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a SoCal burger?

Thi N. Mar 5, 2009 10:55 AM

On a recent pecan-pie seeking binge, I happened to go to Pie N Burger and Jongewaard's and a few other places, and I noticed a strange similarity in the burger aesthetic. Pie 'n Burger, Jongewaard's, In 'n Out (i know this is an import), and maybe even Apple Pan have a particular aesthetic - spongy crisped bread, thin well-done beef patty, lots of lettuce. It's less a burger of the presentation of a lot of high-quality ground beef, and more a burger-as-balanced-harmonious thing. A zen burger.

-thi

  1. datadreamer Mar 11, 2009 07:17 PM

    I definitely recommend Novel Cafe in Westwood. The way they season the meat just makes me drool thinking about it. I try to recreate it with my own cooking, but I can't quite hang. The burger is around $8.95, and you can get it with various sides. The service isn't always the best, but if you're not in a rush it's worth the wait.

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    Novel Cafe
    1101 Gayley Ave, Los Angeles, CA 90024

    1 Reply
    1. re: datadreamer
      j
      jaykayen Mar 12, 2009 03:32 AM

      I don't like Novel Cafe for burgers. Walk another 2 blocks north to O'Hara's.

    2. b
      Burger Boy Mar 5, 2009 07:38 PM

      Hey Thi, You know my recommend is gonna be 26 Beach, they been doing great burgers on home made buns for 25+ years. www.26beach.com Had a chimmichurri burger there the other day for lunch, yummmmmmmmmmmmmmiii. Here is something you might enjoy... http://www.diglounge.net/food/ghetto-...

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      26 Beach
      3100 Washington Blvd., Venice, CA 90292

      1. n
        nosh Mar 5, 2009 11:44 AM

        This could make an interesting discussion. The In-n-Out double-double is a fine accomplishment -- there is lots of crunch from the lettuce and the toasted bun and the raw onion thinly sliced and even the welldone thin patty, and then the unctuousness from the melty cheese and sauce and juice and flavor from the burger. Very different from the newer Hole-in-the-Wall Burger, which has a clipboard ordering checkoff process akin to the Counter's where there are a ton of options, but where the thick, grilled-to-order burger dominates the experience despite some strong-flavored condiments and a thick-textured pretzel bun. The Tommy's chili-double-cheeseburger is a completely different dynamic, with the patties resembling those of In-n-Out (while slightly bigger) but the entirety dominated by softness of bun and chili and tomato punctuated by crunchy onion and pickle.

        4 Replies
        1. re: nosh
          b
          Bria Silbert Mar 5, 2009 11:51 AM

          Why isn't the Hole-in-the-Wall burger open on Saturday evenings? We placed an order at 7PM and drove up and everything was shut down. Do they do most of their business weekdays?

          1. re: nosh
            Thi N. Mar 5, 2009 11:52 AM

            Excellent desciprition of the accomplishment of the In-n-Out, nosh! You've got it exactly, I think - or, as my Candian philosopher of law companion-in-tortas would praise, "Bang on!"

            There's something important about both that style of burger, and the Philly cheesesteak, that you're using the cheaper, artificial cheese, that melts into gooey nothingness - a fine, gossamer, snot-like covering on everything. More so in the cheesesteak. "Unctiousness" is right - not the grainier, more substantial melt of higher quality cheddar, say. The ultra-melty american cheese thing makes it *combine* more, into a single nectar - "cheese and sauce and juice" is exactly it. It's the California Burger Mind Meld.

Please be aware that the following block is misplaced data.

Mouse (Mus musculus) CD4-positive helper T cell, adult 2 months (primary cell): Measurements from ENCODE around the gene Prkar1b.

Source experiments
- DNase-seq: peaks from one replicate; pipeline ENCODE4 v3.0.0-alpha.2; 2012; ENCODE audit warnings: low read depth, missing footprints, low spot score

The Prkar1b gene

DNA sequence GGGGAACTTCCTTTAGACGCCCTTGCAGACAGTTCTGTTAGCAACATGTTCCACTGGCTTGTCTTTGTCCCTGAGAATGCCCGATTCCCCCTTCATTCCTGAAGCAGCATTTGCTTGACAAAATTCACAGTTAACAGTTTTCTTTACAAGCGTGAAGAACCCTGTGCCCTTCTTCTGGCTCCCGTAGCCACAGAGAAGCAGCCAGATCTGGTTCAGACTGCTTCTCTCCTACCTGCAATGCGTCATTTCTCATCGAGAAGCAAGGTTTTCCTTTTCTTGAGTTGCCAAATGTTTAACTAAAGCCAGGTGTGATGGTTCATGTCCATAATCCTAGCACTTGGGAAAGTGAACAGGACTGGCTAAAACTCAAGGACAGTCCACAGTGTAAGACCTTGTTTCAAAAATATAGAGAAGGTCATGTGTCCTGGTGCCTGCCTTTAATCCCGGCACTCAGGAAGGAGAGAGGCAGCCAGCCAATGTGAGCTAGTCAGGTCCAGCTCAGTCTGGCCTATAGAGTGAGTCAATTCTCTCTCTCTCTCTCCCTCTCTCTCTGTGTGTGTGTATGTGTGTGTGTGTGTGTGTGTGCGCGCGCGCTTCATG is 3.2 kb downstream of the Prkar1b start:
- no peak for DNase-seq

Yeah - I call it the socal burger, because the thick, beef-oriented burger I've had all over the place, but the thin, balanced style seems mostly confined to the southwest, and most common in SoCal.

            1. re: Thi N.
              n
              nosh Mar 5, 2009 12:13 PM

              Thi, you and I need to get together to share some ridiculously good bad-for-you food! Yesterday I went to Big Mike's for lunch, the cheesesteak joint in El Segundo on Main, and found it packed even before 11:30. Ordered a large, half for then, half wrapped up for later. The secret to the second half was a slice of American cheese, yes the plastic-wrapped individual slice, placed into the heap of meat and both types of peppers while it reheated in the oven to crisp the bread and then a very short turn in the microwave to heat the meat and melt the cheese. Add a few dashes of Tabasco (Frank's would be even better) and it was perfect!

              1. re: nosh
                b
                Burger Boy Mar 11, 2009 07:28 PM

                You guys need to go here for a burger taco! http://www.calendarlive.com/dining/10...
                Junkfood fusion burger thing at its finest!

          2. r
            RicRios Mar 5, 2009 11:05 AM

            Master:

            try the Umami. That's zen.

            1 Reply
            1. re: RicRios
              d
              diningdivala Mar 5, 2009 11:47 AM

              Umami actually has a SoCal burger on the menu, kind of In-N-Outesque, I'd say. They even make their own "processed" cheese (begins with comte) and special sauce. Quite good.

            2. Foodandwine Mar 5, 2009 11:03 AM

              Ever have a hood burger? Im not sure if this is a burger confined to the geography of SoCal.. Ive never had one outside of Los Angeles. A good rendition can be found at B and R Burgers. Thicker type patty hand formed grilled with all the fixings..

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              B & R's Old Fashion Burgers
              3512 W Rosecrans Ave, Hawthorne, CA 90250

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